JAWS and the 2023 Hall of Fame Ballot: Andre Ethier

Kelvin Kuo-USA TODAY Sports

The following article is part of Jay Jaffe’s ongoing look at the candidates on the BBWAA 2023 Hall of Fame ballot. For a detailed introduction to this year’s ballot, and other candidates in the series, use the tool above; an introduction to JAWS can be found here. For a tentative schedule, and a chance to fill out a Hall of Fame ballot for our crowdsourcing project, see here. All WAR figures refer to the Baseball-Reference version unless otherwise indicated.

2023 BBWAA Candidate: Andre Ethier

Player Pos Career WAR Peak WAR JAWS H HR SB AVG/OBP/SLG OPS+
André Ethier RF 21.5 18.8 20.2 1,367 162 29 .285/.359/.463 122

SOURCE: Baseball-Reference

It would be an overstatement to call the Dodgers’ acquisition of André Ethier a turning point in the franchise’s history, but when the team snagged him from the A’s in December 2005 in exchange for an infielder Antonio Perez and outfielder Milton Bradley, it had made just three postseason appearances and won a grand total of one playoff game in the first 11 years of the Wild Card era — one playoff game since winning the World Series in 1988, even. During the course of Ethier’s 12-year career, the Dodgers reached the playoffs eight times, and while injuries limited his role at the end, he signed off with a pinch-hit RBI single in Game 7 of the 2017 World Series, and retired as the franchise leader in postseason games played (51).

As a Dodgers regular from 2006-15 — usually in right field, but with years spent mainly in left or center as well — Ethier combined good on-base skills and middle-of-the-lineup pop, meshing with a handful of homegrown players while helping the team win five NL West titles and add a Wild Card appearance in that span. During that time, Ethier made two All-Star teams, won Gold Glove and Silver Slugger awards, became a fan favorite, and earned a five-year, $85 million extension that unfortunately didn’t go as hoped. Indeed, the Dodgers sometimes seemed blind to his limitations, overexposing him to left-handed pitching (note his career 73 wRC+ against southpaws, 139 against righties) and overestimating his defensive abilities. Still, he spent his entire major league career in one place, making him one of two single-team candidates on this year’s ballot (Matt Cain is the other).

Andre Everett Ethier was born on April 10, 1982 in Phoenix, Arizona, one of seven children of Byron Ethier and Priscilla Ethier. Byron, who is of French Canadian origin and Cherokee descent, played baseball at Yavapai Junior College (winning the NJCAA championship in 1977) and briefly played professional softball. Byron’s father Pete Ethier (Pierre Leo Ethier), spent eight seasons playing professionally during the 1949-58 span, and accordingly to the Los Angeles Times, both Pete’s father and grandfather played professionally as well. Andre’s younger brother Devon Ethier (b. 1990) spent three seasons in the Dodgers’ organization as well after being drafted in the 32nd round in 2010.

“The Ethiers have played a lot of baseball over the years,” Byron told them Times‘ Kevin Baxter in 2009.

Andre began playing T-ball at age four on a team coached by his mother, with younger brother Adam as a teammate as well. Byron and Priscilla had divorced by then, but “but both parents put aside their differences… with mom coaching her sons’ T-ball teams while dad shot the video, then switching jobs as the boys grew,” according to Baxter. Byron even learned to throw left-handed in order to give lefty-swinging Andre enough exposure to same-side pitching.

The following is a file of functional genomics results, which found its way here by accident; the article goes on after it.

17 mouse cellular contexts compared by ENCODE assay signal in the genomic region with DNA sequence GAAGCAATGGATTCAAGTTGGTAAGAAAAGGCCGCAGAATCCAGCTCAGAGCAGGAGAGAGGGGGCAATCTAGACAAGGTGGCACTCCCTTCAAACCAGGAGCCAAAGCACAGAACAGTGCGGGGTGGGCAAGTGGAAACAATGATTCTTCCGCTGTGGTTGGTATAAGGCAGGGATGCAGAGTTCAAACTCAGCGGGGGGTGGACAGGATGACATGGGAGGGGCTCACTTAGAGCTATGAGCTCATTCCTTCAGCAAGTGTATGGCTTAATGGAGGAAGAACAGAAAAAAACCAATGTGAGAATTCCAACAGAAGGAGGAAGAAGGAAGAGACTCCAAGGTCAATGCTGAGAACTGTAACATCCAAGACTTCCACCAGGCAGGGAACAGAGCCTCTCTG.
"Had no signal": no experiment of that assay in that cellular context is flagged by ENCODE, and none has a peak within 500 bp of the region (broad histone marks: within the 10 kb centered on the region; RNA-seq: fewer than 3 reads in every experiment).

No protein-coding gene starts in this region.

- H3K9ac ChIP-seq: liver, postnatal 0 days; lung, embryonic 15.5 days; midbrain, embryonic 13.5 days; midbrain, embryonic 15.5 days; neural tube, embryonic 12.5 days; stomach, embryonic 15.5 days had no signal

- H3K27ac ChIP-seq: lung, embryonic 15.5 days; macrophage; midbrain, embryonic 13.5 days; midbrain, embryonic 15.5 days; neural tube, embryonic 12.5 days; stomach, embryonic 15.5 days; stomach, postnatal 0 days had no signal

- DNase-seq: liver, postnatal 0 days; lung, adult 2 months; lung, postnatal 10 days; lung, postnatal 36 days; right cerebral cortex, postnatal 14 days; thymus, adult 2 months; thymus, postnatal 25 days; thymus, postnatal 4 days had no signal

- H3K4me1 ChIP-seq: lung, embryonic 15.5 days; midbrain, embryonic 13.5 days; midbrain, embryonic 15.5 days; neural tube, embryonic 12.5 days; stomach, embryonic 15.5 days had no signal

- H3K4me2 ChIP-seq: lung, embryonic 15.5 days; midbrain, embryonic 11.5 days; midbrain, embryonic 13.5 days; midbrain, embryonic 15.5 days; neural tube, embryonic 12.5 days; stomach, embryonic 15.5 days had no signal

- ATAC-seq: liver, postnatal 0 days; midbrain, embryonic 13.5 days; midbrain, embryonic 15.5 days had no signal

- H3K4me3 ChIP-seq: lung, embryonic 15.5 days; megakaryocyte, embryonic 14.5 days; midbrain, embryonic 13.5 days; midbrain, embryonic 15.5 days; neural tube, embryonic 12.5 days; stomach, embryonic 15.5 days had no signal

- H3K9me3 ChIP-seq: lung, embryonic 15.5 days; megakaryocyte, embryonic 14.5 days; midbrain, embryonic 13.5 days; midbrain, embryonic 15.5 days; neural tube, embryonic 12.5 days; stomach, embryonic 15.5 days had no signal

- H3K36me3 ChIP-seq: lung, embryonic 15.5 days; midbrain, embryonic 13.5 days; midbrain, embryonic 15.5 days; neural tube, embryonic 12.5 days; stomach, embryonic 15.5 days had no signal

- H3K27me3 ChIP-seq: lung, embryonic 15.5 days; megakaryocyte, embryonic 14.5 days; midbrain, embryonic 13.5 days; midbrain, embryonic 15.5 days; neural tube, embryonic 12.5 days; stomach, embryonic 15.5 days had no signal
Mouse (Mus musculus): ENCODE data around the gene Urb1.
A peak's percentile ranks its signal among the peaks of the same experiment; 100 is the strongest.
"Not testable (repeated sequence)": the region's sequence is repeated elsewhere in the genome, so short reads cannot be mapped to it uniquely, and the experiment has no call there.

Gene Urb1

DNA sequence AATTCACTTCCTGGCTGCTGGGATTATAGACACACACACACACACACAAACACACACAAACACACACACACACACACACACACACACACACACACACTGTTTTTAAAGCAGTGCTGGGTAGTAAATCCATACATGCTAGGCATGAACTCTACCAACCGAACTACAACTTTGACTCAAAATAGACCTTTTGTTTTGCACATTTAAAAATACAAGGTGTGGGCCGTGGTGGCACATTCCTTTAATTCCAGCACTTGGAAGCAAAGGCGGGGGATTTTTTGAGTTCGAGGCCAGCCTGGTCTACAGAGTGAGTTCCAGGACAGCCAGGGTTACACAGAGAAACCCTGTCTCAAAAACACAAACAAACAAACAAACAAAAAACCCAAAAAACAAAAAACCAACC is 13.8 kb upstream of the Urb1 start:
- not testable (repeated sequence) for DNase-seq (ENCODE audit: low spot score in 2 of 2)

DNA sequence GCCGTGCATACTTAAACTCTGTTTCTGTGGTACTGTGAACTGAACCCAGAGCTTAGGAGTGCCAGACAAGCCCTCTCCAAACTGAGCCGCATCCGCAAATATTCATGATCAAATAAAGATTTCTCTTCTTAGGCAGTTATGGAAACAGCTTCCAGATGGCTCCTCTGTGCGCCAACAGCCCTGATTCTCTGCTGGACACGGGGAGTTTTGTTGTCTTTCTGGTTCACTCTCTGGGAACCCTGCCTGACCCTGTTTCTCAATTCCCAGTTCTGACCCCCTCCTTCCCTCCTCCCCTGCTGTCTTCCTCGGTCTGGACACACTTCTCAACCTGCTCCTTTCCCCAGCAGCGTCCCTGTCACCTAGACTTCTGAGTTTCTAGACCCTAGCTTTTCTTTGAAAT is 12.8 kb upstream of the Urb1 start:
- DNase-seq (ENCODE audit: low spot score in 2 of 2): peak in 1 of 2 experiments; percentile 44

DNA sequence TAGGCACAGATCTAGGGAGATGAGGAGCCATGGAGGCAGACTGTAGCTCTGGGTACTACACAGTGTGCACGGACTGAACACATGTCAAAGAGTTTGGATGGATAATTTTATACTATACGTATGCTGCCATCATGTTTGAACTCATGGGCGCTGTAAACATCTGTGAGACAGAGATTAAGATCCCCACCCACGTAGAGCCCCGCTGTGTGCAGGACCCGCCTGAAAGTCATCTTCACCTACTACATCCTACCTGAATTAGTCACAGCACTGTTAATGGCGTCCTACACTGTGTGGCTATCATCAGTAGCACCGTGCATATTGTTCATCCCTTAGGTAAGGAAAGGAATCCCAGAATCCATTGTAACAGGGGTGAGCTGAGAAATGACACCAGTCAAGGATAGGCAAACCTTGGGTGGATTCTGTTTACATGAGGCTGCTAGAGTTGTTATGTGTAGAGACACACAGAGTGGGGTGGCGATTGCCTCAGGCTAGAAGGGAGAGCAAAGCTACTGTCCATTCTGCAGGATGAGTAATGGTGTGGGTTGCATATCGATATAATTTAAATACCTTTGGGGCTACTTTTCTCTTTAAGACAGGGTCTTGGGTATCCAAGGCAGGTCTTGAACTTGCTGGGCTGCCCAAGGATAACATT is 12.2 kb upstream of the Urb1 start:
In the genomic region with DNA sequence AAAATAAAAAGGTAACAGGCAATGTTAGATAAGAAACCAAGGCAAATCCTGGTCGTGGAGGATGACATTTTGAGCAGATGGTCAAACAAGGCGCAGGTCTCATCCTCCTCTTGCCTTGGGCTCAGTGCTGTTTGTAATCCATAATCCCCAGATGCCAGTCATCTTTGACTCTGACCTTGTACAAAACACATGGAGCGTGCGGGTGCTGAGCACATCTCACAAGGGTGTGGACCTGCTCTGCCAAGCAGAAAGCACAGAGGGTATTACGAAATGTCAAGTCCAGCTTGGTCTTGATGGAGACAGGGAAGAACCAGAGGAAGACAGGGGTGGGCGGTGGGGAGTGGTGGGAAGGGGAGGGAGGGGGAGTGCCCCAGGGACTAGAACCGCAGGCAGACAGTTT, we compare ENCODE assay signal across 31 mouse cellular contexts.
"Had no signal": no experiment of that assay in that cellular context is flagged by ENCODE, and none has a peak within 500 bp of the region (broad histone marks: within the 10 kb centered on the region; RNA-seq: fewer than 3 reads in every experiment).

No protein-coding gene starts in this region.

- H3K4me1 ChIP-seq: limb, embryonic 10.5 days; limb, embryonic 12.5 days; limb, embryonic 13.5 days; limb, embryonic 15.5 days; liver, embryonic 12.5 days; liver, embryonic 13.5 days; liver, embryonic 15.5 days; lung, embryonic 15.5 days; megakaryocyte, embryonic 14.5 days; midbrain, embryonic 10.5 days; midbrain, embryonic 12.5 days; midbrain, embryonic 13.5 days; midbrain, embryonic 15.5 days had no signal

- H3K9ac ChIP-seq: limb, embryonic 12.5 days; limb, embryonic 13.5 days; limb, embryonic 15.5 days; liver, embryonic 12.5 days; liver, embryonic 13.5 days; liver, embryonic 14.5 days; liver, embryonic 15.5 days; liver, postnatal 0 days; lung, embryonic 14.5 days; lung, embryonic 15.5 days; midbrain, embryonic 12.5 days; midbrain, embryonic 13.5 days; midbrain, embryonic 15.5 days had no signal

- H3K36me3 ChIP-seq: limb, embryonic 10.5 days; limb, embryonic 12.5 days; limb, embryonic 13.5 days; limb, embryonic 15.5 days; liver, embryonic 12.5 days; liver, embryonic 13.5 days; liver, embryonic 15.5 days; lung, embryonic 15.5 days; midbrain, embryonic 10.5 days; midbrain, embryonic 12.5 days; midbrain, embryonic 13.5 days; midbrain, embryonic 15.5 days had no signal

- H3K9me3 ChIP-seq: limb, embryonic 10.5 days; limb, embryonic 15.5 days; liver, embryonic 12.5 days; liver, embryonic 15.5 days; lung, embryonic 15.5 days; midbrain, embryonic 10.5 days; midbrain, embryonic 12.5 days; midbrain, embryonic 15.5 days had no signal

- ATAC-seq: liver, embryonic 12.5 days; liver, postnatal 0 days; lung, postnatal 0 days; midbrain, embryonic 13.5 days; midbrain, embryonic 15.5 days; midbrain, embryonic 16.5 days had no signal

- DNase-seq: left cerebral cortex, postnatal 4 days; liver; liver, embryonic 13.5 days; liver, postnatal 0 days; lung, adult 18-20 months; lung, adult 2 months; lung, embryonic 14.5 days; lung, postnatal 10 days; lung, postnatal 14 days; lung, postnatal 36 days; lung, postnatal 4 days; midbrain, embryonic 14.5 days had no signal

At St. Mary’s High School in Phoenix, Ethier hit .527 during his senior year and was named first team all-region and second-team all-state. He enrolled at Arizona State University (a childhood dream) and played briefly with the Sun Devils in the fall of 2000, but coaches advised him that he did not have Division I talent. He transferred to Chandler-Gilbert Community College, where he hit .468, earned all-conference and all-regional honors, and was drafted by the A’s in the 37th round in 2001. He didn’t sign, but he returned to ASU and established that he was talented enough to lay Division I, making the First-Team All-Pac-10 in 2002 and ’03. The A’s drafted him again in the second round in 2003, and he signed for a $58,000 bonus.

Ethier’s climb up the organizational ladder was relatively quick, although interrupted by a stress fracture in his back in 2004, the only year of his early career that he spent entirely at one level. In 2005, he hit .319/.385/.497 at Double-A Midland, earned a late-season promotion to Triple-A Sacramento, and played in the Arizona Fall League. The Dodgers, who had just hired Ned Colletti to be their new general manager in mid-November after a 91-loss season, traded Perez and Bradley to Oakland in exchange for Ethier just a month later. While Colletti would make enough groan-worthy moves to become the bane of a certain scribe’s existencethe GM’s first major transaction proved to be one of his best.

Ethier cracked the Baseball America Top 100 Prospects list at no. 89 in 2006, then raked at a .349/.447/.500 clip at hitter-friendly Las Vegas before the Dodgers called him up. Fittingly, he made his debut against the Diamondbacks in Arizona on May 2, 2006, going 1-for-4 with a double off Luis Vizcaino as well as a walk; the next day, he homered off Dowan Brazelton, the first of 11 he’d hit that year while batting .308/.365/.477 (113 OPS+) with 2.4 WAR. The 24-year-old rookie’s performance helped the Dodgers claim the NL Wild Card spot, although he got just one plate appearance in the Division Series as the Dodgers were swept.

After a meager showing (105 OPS+, 1.1 WAR) in full-time duty during the Dodgers’ 82-80 2007 season, Ethier broke out in ’08, batting .305/.375/.510 (132 OPS+) with 20 homers, though subpar defense limited him to 2.2 WAR. Bursting with talented, homegrown youngsters — including catcher Russell Martincenter fielder Matt Kemprighty Chad Billingsley and lefty Clayton Kershaw — the Dodgers eked out a division title with just an 84-78 record, but steamrolled the Cubs in the Division Series for their first postseason series win since 1988 before falling to the Phillies in the NLCS. Ethier hit just .188/.297/.219 without an RBI in 37 postseason plate appearances.